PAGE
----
- Open Access
- Authors : Rameez Khan
- Paper ID : IJERTV9IS040574
- Volume & Issue : Volume 09, Issue 04 (April 2020)
- Published (First Online): 02-05-2020
- ISSN (Online) : 2278-0181
- Publisher Name : IJERT
- License: This work is licensed under a Creative Commons Attribution 4.0 International License
Advanced Active Power Conditioning to Improve Power Quality in Microgrids
1PG Students, Department of Electrical Engineering,
Veermata Jijabai Technological Institute, Mumbai
Abstract- In the recent time, Wind energy conversion systems have become an important topic for the research in the field of renewable energy sources with microgrid. Wind power generation has a major challenge to focus on which is power quality problem and at the same time its connection with the distribution network. The converter and rectifier which is used in the microgrid are to convert AC to DC to AC for the interconnection of load and wind power to microgrid and for producing the significant harmonics. In power network, the quality of the power becomes poor due to the impact of harmonics in current and voltage. If a microgrid is a weak electrical grid than it may easily lead to the disturbances which need to be taken care of. Therefore, a three-phase Active Power Conditioner (APC) is required to enhance the power quality in microgrid which would be based on the renewable energy and APC here interact between the AC bus of a microgrid and the renewable energy sources which basically means acting as a interface. To correct the power factor, APC should use an improved control strategy by which it is possible to inject some energy in the microgrid and compensation of the current harmonics. By the improved control strategy, even if the load is unbalanced it allows the line current at the point of common coupling (PCC) to be sinusoidal and balanced. To validate the improved control strategy, we use the simulation.
Index Terms- Active Power Conditioner, Microgrids, Renewable Energy, Current control, AC-DC-AC Converter.
Technological advances in power electronics have created opportunities for the renewable sources to be exploited in different configurations. The power electronic interface allows renewable sources to be connected with the distribution grid or interconnected with other renewable and non-renewable generators, storage systems and loads in a microgrid . A microgrid is different from a main grid system which can be considered as an unlimited power so that load variations do not affect the stability of the system. On the contrary, in a microgrid, large and sudden changes in the load may result in voltage transient of large magnitudes in the AC bus. Moreover, the proliferation of switching power converters and nonlinear loads with large rated power can increase the contamination level in voltages and currents waveforms in a microgrid, forcing to improve the compensation characteristics required to satisfy more stringent harmonics standards.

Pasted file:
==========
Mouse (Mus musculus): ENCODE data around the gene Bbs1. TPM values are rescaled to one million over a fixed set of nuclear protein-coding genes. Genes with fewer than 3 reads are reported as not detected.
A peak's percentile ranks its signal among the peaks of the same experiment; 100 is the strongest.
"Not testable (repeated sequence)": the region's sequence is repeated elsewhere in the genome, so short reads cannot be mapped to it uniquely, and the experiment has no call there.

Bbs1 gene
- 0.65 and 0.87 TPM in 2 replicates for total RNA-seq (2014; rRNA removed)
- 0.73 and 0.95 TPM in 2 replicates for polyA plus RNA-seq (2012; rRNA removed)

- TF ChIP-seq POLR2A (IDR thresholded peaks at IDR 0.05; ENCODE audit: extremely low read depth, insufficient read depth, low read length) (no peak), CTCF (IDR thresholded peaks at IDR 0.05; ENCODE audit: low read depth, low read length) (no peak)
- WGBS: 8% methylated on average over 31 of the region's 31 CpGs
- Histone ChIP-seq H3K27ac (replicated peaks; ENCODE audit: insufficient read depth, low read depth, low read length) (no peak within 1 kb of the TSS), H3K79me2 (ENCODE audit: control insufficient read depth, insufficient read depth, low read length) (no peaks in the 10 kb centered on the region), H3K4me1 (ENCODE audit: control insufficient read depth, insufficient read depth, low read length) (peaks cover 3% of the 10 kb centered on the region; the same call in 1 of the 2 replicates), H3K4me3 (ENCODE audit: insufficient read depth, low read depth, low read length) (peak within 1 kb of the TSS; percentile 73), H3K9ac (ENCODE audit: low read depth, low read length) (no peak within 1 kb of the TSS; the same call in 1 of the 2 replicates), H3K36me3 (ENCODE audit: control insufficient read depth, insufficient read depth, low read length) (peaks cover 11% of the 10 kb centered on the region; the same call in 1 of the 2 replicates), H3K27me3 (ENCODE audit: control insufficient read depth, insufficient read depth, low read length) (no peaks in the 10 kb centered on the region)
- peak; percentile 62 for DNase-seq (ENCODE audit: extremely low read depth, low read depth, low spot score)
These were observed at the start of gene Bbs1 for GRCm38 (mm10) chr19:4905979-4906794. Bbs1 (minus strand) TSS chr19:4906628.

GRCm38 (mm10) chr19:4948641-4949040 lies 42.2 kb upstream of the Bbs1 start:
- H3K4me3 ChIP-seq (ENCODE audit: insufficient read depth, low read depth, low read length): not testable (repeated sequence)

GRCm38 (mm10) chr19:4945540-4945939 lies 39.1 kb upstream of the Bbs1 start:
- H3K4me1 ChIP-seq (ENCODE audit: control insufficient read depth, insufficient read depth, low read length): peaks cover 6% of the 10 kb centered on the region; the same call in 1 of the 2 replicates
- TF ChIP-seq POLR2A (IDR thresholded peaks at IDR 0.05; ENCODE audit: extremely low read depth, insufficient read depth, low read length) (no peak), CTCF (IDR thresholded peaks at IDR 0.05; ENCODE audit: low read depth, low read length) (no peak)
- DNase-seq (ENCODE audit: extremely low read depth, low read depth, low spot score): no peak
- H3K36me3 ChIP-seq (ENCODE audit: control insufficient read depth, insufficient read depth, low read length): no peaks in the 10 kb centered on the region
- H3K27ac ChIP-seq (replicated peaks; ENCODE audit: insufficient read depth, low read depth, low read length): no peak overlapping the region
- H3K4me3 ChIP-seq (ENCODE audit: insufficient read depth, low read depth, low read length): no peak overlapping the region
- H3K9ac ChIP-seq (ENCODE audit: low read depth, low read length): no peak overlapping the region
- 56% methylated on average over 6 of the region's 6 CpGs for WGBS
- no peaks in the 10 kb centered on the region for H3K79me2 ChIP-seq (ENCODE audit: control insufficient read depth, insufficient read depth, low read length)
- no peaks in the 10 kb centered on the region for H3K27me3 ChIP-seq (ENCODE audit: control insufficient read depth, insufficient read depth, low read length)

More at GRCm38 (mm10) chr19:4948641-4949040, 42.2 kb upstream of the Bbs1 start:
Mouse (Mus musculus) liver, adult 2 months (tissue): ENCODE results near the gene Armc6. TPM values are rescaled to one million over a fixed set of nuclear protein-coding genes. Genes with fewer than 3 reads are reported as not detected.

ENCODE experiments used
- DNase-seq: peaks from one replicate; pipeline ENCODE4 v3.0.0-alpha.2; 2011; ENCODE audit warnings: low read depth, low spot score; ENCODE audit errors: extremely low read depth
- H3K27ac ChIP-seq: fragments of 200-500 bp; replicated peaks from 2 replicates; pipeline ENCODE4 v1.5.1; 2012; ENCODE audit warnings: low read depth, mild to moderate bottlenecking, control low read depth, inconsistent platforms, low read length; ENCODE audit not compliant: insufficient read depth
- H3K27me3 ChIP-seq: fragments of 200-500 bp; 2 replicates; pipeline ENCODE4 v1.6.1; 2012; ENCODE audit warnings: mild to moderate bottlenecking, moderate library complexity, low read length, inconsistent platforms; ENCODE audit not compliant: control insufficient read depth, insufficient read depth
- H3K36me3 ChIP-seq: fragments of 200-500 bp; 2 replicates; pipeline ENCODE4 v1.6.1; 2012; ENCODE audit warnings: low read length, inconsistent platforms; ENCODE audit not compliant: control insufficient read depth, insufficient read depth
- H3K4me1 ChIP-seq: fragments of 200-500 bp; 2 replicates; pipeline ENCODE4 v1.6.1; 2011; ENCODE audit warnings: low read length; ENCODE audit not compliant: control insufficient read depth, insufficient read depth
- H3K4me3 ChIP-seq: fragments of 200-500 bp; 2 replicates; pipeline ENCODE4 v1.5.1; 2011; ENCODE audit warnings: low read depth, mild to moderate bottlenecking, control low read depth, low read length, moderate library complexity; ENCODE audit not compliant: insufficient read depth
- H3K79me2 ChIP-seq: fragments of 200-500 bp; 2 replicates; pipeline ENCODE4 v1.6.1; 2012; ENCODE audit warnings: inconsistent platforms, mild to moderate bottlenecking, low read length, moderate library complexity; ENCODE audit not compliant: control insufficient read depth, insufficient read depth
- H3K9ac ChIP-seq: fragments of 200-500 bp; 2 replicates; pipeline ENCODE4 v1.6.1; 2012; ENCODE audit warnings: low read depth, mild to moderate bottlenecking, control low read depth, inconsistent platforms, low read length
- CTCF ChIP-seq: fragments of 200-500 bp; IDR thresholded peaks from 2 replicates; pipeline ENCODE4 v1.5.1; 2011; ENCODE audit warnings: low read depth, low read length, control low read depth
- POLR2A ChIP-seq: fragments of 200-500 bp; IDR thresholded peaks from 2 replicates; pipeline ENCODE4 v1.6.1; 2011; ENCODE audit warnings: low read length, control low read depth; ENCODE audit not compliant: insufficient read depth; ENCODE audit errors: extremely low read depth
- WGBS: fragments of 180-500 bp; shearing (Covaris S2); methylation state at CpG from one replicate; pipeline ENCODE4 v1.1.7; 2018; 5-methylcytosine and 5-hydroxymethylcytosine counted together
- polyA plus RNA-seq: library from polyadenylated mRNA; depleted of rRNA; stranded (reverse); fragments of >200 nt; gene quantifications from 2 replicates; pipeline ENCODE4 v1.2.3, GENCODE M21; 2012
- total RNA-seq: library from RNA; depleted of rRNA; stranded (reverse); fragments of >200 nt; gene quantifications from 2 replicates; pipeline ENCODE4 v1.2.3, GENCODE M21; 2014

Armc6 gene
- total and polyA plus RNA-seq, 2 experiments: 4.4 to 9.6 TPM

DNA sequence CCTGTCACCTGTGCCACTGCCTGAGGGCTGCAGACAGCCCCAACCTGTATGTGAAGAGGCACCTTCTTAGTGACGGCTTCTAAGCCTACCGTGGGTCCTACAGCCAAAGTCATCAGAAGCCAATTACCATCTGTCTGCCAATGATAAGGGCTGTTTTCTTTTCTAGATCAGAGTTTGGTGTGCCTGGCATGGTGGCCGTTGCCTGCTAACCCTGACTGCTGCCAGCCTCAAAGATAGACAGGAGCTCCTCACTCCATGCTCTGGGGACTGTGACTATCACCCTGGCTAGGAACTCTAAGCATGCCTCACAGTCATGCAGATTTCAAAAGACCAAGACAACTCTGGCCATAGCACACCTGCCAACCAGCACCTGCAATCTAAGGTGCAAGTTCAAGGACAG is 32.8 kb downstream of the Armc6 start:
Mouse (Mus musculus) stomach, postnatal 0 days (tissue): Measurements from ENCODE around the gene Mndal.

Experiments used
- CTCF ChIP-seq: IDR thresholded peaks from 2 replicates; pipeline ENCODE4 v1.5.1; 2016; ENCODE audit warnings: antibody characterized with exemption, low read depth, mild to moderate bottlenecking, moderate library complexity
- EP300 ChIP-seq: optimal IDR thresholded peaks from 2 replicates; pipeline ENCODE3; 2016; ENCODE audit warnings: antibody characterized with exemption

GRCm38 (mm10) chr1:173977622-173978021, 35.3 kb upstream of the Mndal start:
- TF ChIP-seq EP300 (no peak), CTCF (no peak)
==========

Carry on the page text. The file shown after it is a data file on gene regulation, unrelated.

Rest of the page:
A possible solution to overcome the above-mentioned drawback is to use the APC as a power interface between the
renewable energy sources and the AC bus of the microgrids as shown in Fig. 1.
The APC has proved to be an important alternative to compensate current and voltage disturbances in power distribution systems , . Different APC topologies have been presented in the technical literature , but most of them are not adapted for microgrids applications.
This paper presents an APC used to improve the power quality in a microgrid. The attention will be mainly focused on the innovative control strategy, which allows injecting energy in the microgrid, compensating the current harmonics, correcting the power factor and balancing the supply voltage at the PCC. The validity of the control strategy has been proved through many simulation tests using SimPower Systems from MATLAB.
Active power Conditioners:
The huge gap between energy demand and supply has put extra ordinary stress on electrical supply infrastructure. Utilities are introducing increasingly stricter regulations on industries with specific focus on power quality.
Common measures of poor power quality are:
High current and voltage harmonics
Low power factor
Poor power quality has severe cost implications for the industries:
Frequent failures of equipment
Reduced lifetime of equipment
Reduced safety levels of installations
Increased carbon footprint
Non-compliance with utility regulations
In addition to financial losses there are costs incurred due to extra kWh losses in typical network components such as transformers, cables and motors. Traditionally, low power factor has been considered to be the only parameter responsible for introducing inefficiencies in the electrical systems. More emphasis was given on conventional passive solutions like APFC, Fixed Capacitor Banks etc. However, these solutions do not address the real problem of presence of high harmonics in the electrical network.
Fig. 1APC for microgrid applications Harmonics are generated due to the increasing use of nonlinear loads by the modern industries.
Some of the commonly found non-linear loads are:
Variable frequency drives
Electric Arc Furnaces
Typical industries affected by harmonic issues are:
Pulp Processing Industry